Bishops look at financial sustainability

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Bishop Robert Schnase presents a motion during an online meeting of the United Methodist Council of Bishops calling for a task force to look at ways to bring financial sustainability to the Episcopal Fund. Screenshot of Zoom meeting via Facebook by UM News. 
Bishop Robert Schnase presents a motion during an online meeting of the United Methodist Council of Bishops calling for a task force to look at ways to bring financial sustainability to the Episcopal Fund. Screenshot of Zoom meeting via Facebook by UM News.

United Methodist bishops plan to name a task force that will examine ways to prevent their funding from going into the red.

Without any changes, the denomination’s financial leaders project that the Episcopal Fund that supports the bishops’ work will run out of money in four years.

At its virtual meeting May 1, the bishops approved a motion to tackle the problem themselves.

The motion calls for the bishops’ executive committee to name a diverse group of bishops to “develop a strategy to move us toward financial sustainability for episcopal leadership.”

Bishop Robert Schnase, who leads the Rio Texas Conference, presented the motion.

The previous day, the bishops met in closed session with the Rev. Moses Kumar — top executive of the General Council on Finance and Administration — to discuss the state of the Episcopal Fund.

Schnase quoted Kumar, who told the bishops: “Hope is not a strategy.”

“But in the end, I heard no strategy and I began to lose hope as we looked at those numbers,” Schnase said. “It made me wonder if we bishops should become more active in forming a strategy or do we let this just happen to us, shaped by other forces?”

The Episcopal Fund — supported by church offerings — covers the costs of bishops’ salaries, benefits and housing. The fund also supports each bishop’s conference office staff, their shared ecumenical staff, their travel and their twice-yearly meetings such as this one, which was the bishops’ first-ever virtual meeting.

Various groups make decisions that affect the bishops’ budget. Conferences give apportionments — that is, requested giving — that provide revenue for the entire fund. The General Council on Finance and Administration board sets the bishops’ salaries, housing allowance and staff support. General Conference — the denomination’s top lawmaking body — ultimately sets the denomination’s budget and determines the number of bishops.

What about bishop retirements?

The pandemic has postponed not only General Conference but also jurisdictional and central conferences where new bishops are elected. The Council of Bishops spent part of its closed session April 30 discussing what these delays mean for bishop retirements initially planned for this year and early next year.

Bishop Kenneth Carter, outgoing president and leader of the Florida Conference, reported the next day that the bishops “will ensure episcopal coverage.”

He said the bishops in each jurisdiction in the U.S. and each central conference in Africa, Europe and the Philippines will work with their respective committees on episcopacy to fill any vacancies. The Council of Bishops has final approval on any interim bishops.

It is not unusual for retired bishops to return to active service for a time when, for whatever reason, a fellow bishop can no longer serve.

In 2019, conferences gave 86.9% of apportionments to the Episcopal Fund. That’s better than the 86.4% collection rate GCFA projected last fall, but not enough to reverse the depletion of funds.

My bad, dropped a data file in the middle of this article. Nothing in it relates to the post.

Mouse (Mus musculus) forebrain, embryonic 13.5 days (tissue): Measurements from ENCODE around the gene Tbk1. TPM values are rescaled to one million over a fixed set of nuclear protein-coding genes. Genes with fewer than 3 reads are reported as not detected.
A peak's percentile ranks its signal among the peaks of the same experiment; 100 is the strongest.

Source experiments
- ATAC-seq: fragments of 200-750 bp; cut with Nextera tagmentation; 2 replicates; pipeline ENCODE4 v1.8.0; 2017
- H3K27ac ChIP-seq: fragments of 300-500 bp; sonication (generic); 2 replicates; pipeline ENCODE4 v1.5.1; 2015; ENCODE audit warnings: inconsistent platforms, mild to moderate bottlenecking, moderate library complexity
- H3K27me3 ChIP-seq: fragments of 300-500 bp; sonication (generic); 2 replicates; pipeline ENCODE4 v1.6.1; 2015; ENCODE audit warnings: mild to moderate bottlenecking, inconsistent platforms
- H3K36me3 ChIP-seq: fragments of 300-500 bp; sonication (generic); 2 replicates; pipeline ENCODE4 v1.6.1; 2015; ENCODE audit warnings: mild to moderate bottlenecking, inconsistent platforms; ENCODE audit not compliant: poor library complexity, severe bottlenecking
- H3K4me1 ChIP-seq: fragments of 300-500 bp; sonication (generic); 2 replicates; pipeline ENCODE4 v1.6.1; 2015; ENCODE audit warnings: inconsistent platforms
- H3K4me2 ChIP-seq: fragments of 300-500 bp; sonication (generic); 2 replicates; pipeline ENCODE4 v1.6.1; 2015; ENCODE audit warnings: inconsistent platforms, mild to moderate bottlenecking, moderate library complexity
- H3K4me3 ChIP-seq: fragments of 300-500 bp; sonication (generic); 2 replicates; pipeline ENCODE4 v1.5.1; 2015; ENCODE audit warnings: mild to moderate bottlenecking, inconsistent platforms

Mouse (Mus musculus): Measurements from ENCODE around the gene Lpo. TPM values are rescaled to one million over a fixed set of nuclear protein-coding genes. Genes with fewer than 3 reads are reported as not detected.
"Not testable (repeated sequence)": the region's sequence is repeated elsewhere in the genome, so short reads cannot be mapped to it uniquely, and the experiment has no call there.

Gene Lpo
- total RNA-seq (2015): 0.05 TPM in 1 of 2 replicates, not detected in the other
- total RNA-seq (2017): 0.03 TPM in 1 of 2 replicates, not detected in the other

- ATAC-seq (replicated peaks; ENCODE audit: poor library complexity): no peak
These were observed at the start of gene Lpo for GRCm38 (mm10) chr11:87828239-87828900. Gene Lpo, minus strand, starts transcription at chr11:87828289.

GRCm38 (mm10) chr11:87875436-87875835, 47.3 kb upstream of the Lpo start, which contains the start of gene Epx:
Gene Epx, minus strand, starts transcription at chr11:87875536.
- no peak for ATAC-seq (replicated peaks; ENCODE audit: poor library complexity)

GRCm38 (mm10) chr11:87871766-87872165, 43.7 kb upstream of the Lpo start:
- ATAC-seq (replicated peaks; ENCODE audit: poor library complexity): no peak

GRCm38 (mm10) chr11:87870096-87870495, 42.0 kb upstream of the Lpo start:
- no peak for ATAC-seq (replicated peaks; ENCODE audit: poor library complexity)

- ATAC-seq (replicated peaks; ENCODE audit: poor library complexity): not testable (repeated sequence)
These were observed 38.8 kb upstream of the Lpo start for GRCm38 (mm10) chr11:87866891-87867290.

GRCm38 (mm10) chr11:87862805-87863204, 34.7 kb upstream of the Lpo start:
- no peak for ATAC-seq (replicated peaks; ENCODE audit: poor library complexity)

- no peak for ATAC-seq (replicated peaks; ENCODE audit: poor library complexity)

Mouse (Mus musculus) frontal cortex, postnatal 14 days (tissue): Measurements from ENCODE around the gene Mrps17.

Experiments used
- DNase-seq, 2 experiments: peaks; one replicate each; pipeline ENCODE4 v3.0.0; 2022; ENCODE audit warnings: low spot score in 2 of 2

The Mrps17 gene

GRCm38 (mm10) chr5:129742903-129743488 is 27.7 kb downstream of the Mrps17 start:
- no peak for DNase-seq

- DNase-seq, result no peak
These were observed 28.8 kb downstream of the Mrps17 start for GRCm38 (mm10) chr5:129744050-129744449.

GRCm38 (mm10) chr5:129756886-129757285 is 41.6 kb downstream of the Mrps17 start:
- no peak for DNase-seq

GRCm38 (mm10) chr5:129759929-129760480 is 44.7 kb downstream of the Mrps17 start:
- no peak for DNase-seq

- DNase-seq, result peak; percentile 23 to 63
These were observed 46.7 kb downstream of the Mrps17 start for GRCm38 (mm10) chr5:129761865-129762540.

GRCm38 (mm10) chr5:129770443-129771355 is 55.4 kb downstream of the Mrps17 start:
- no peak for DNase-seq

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Last year, Rick King — GCFA’s chief financial officer — told bishops that at current collection rates, the fund’s reserves would be gone by 2024.

With the economic wreckage of the COVID-19 pandemic, church leaders worry giving will plummet still further.

The United Methodist Church currently has 66 active bishops supported by the denomination’s Episcopal Fund. In 2016, General Conference called for adding five more bishops in Africa, starting in 2021.

With the coronavirus-caused postponement of General Conference to 2021, Schnase said the bishops have more time to work on a strategic approach.

He said some partial remedies being considered including phasing in the new African bishops, reducing support for office staff and cutting housing allowances.

He said the bishops’ task force would consider all ideas for reducing costs and improving income, organize them into a coherent plan and bring that plan back to the full Council of Bishops for approval.

“If we had a conscientious plan, other groups might be willing to follow our suggestions,” Schnase said.

Bishops also dealt with other funding matters during their meeting.

Bishop B. Michael Watson, outgoing ecumenical officer, highlighted the Bridges of Unity Fund, an endowment established with the United Methodist Foundation in the early 2000s. The fund is designed to support the denomination’s ecumenical and interreligious ministries, but has remained largely untouched, Watson said.

“We have recently rediscovered this fund and want to give it the attention it deserves,” he said. “The bishops’ staff will be working with GCFA to establish the proper use of the fund and encourage contributions to it.”

The bishops also approved using $5,000 from Interdenominational Cooperation Fund, the general church fund that supports church ecumenical work. Of that amount, $2,000 will go toward creating curriculum and $3,000 will go toward the World Council of Churches consultation on migration.

“All of the money is in hand,” Watson said. “It is designated for this work.”

Hahn is a multimedia news reporter for United Methodist News. Contact her at (615) 742-5470 or [email protected]. To read more United Methodist news, subscribe to the free Daily or Weekly Digests.

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